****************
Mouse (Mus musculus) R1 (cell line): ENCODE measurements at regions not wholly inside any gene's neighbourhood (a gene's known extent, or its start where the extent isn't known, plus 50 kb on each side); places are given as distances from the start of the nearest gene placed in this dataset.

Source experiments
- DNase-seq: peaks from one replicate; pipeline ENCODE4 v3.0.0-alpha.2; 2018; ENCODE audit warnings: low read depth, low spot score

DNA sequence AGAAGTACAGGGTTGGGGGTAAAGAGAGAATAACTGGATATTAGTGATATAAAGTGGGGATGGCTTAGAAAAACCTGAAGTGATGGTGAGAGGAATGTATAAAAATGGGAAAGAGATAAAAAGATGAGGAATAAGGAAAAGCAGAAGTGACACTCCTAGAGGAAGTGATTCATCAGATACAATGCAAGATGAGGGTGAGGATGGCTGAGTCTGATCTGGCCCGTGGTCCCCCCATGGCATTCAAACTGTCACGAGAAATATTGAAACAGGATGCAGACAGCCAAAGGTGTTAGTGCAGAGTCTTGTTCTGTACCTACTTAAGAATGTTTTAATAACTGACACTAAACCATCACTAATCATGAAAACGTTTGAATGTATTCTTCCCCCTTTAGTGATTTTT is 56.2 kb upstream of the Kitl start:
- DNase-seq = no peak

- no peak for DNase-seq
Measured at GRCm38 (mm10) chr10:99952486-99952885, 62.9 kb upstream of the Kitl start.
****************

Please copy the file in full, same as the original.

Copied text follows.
Mouse (Mus musculus) R1 (cell line): ENCODE measurements at regions not wholly inside any gene's neighbourhood (a gene's known extent, or its start where the extent isn't known, plus 50 kb on each side); places are given as distances from the start of the nearest gene placed in this dataset.

Source experiments
- DNase-seq: peaks from one replicate; pipeline ENCODE4 v3.0.0-alpha.2; 2018; ENCODE audit warnings: low read depth, low spot score

DNA sequence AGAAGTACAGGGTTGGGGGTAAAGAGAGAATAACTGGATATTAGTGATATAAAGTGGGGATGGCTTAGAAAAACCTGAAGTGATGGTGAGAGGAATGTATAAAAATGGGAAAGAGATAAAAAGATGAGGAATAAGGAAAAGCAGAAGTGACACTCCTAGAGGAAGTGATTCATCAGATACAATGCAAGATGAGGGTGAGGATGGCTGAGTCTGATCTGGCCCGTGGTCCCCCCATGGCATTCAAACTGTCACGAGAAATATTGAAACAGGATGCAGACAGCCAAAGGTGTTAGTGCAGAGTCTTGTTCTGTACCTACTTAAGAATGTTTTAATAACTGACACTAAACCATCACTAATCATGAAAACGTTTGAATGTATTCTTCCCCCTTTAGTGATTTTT is 56.2 kb upstream of the Kitl start:
- DNase-seq = no peak

- no peak for DNase-seq
Measured at GRCm38 (mm10) chr10:99952486-99952885, 62.9 kb upstream of the Kitl start.